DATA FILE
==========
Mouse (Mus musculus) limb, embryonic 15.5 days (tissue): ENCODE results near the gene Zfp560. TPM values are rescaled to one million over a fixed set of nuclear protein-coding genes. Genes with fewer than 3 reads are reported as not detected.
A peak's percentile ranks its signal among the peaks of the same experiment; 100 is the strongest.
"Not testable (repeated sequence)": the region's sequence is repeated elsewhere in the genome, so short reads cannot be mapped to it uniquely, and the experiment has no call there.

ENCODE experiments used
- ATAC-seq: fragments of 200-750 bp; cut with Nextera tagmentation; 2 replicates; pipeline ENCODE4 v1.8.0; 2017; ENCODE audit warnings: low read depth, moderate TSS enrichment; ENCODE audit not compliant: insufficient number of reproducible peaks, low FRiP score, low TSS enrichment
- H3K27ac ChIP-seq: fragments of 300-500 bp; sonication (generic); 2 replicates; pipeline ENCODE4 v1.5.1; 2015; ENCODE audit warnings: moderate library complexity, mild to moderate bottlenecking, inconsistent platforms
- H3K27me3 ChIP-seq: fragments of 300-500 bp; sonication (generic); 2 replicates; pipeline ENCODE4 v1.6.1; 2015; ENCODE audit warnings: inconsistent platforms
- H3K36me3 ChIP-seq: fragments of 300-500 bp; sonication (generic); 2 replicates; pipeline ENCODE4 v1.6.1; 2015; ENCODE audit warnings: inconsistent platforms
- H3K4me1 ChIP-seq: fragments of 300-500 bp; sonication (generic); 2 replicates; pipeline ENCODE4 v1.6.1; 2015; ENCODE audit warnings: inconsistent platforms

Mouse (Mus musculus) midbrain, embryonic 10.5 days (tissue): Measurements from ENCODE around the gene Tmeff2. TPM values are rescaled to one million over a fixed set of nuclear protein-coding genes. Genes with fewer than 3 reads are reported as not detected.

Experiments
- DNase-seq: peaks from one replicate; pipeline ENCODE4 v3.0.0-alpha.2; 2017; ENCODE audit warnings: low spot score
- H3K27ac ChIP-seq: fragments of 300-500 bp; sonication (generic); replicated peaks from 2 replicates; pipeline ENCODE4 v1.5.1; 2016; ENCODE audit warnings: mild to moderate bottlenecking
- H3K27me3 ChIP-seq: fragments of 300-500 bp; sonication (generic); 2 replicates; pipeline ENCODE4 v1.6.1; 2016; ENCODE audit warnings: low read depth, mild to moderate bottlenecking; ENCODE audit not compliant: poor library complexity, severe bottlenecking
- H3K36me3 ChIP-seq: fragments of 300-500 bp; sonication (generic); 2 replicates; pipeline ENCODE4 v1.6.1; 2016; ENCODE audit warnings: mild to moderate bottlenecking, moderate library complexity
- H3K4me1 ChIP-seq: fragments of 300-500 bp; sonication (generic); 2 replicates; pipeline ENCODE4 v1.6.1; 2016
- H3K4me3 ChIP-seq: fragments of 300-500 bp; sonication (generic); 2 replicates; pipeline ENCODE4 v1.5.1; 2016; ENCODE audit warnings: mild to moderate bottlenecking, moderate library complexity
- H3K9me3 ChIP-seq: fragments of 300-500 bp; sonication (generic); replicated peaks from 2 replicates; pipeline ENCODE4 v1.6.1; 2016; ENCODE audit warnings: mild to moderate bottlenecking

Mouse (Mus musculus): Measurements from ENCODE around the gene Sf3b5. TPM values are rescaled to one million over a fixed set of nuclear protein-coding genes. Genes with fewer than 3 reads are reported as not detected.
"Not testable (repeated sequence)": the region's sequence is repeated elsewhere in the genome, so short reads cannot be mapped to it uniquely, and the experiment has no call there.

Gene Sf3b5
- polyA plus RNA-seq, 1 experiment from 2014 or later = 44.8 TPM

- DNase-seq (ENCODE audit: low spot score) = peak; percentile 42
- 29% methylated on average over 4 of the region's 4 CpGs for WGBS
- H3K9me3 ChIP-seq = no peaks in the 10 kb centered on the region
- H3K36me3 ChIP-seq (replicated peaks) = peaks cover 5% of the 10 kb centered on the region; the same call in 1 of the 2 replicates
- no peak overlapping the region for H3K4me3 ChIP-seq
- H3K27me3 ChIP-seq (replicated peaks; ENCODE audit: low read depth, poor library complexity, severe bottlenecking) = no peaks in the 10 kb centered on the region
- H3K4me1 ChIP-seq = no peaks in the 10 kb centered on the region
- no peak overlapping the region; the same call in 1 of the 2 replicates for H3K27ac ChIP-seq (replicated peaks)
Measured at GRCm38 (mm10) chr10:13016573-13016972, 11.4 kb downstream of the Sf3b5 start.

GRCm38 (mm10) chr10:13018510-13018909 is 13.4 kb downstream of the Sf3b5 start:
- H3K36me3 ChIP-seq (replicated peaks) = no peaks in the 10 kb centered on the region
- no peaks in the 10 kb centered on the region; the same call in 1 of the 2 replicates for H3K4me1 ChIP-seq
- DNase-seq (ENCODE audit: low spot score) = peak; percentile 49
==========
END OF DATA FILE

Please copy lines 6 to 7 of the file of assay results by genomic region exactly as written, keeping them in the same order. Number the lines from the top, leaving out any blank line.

- H3K27ac ChIP-seq: fragments of 300-500 bp; sonication (generic); 2 replicates; pipeline ENCODE4 v1.5.1; 2015; ENCODE audit warnings: moderate library complexity, mild to moderate bottlenecking, inconsistent platforms
- H3K27me3 ChIP-seq: fragments of 300-500 bp; sonication (generic); 2 replicates; pipeline ENCODE4 v1.6.1; 2015; ENCODE audit warnings: inconsistent platforms